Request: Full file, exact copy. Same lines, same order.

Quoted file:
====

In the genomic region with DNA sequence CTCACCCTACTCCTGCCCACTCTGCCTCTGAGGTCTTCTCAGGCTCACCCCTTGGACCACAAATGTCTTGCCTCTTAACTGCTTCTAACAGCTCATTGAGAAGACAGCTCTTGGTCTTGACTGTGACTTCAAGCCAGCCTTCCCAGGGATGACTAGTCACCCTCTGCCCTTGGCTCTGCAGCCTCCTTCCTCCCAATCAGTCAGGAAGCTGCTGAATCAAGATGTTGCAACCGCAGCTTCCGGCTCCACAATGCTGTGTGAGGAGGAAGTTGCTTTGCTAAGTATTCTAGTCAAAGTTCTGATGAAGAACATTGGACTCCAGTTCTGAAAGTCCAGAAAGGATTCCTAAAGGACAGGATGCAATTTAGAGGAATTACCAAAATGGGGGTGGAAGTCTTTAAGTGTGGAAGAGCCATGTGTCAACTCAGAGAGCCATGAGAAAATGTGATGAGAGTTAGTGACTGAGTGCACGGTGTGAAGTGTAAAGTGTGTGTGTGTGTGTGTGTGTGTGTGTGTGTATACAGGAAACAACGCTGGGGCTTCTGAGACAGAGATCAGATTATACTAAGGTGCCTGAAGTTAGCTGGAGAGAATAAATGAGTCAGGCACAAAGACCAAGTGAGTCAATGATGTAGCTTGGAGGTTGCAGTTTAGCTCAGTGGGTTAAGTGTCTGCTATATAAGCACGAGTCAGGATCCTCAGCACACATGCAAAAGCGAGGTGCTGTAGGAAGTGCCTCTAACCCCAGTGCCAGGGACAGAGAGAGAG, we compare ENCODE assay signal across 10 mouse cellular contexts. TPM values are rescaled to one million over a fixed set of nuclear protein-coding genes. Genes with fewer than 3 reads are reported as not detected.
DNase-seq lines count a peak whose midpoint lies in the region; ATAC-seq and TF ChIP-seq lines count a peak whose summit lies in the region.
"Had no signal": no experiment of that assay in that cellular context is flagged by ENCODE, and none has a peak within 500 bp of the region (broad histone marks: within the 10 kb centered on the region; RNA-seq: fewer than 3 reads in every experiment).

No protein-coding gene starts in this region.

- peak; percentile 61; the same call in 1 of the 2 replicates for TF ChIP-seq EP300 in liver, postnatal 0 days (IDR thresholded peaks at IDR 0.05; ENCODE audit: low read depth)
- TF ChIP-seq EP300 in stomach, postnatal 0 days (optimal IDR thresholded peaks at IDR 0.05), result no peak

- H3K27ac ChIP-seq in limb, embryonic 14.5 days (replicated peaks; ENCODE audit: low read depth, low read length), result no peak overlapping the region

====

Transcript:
In the genomic region with DNA sequence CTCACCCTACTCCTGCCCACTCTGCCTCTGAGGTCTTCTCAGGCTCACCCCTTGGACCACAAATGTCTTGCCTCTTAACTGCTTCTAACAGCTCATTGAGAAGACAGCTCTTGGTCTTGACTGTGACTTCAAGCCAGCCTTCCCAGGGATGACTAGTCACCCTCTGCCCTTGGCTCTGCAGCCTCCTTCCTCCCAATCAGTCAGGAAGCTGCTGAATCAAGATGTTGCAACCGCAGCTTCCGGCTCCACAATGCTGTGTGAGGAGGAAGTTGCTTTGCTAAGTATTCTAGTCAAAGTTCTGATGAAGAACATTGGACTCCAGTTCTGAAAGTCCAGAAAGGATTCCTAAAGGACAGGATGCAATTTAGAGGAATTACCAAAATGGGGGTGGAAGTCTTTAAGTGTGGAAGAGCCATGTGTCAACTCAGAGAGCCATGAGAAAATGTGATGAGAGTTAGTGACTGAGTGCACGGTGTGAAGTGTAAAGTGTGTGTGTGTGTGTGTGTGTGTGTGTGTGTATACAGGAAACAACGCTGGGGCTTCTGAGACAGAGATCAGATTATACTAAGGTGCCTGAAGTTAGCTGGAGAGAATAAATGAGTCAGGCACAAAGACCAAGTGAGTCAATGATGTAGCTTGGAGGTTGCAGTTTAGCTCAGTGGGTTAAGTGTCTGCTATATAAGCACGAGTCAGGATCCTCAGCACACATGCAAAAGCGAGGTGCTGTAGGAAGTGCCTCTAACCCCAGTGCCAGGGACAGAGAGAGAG, we compare ENCODE assay signal across 10 mouse cellular contexts. TPM values are rescaled to one million over a fixed set of nuclear protein-coding genes. Genes with fewer than 3 reads are reported as not detected.
DNase-seq lines count a peak whose midpoint lies in the region; ATAC-seq and TF ChIP-seq lines count a peak whose summit lies in the region.
"Had no signal": no experiment of that assay in that cellular context is flagged by ENCODE, and none has a peak within 500 bp of the region (broad histone marks: within the 10 kb centered on the region; RNA-seq: fewer than 3 reads in every experiment).

No protein-coding gene starts in this region.

- peak; percentile 61; the same call in 1 of the 2 replicates for TF ChIP-seq EP300 in liver, postnatal 0 days (IDR thresholded peaks at IDR 0.05; ENCODE audit: low read depth)
- TF ChIP-seq EP300 in stomach, postnatal 0 days (optimal IDR thresholded peaks at IDR 0.05), result no peak

- H3K27ac ChIP-seq in limb, embryonic 14.5 days (replicated peaks; ENCODE audit: low read depth, low read length), result no peak overlapping the region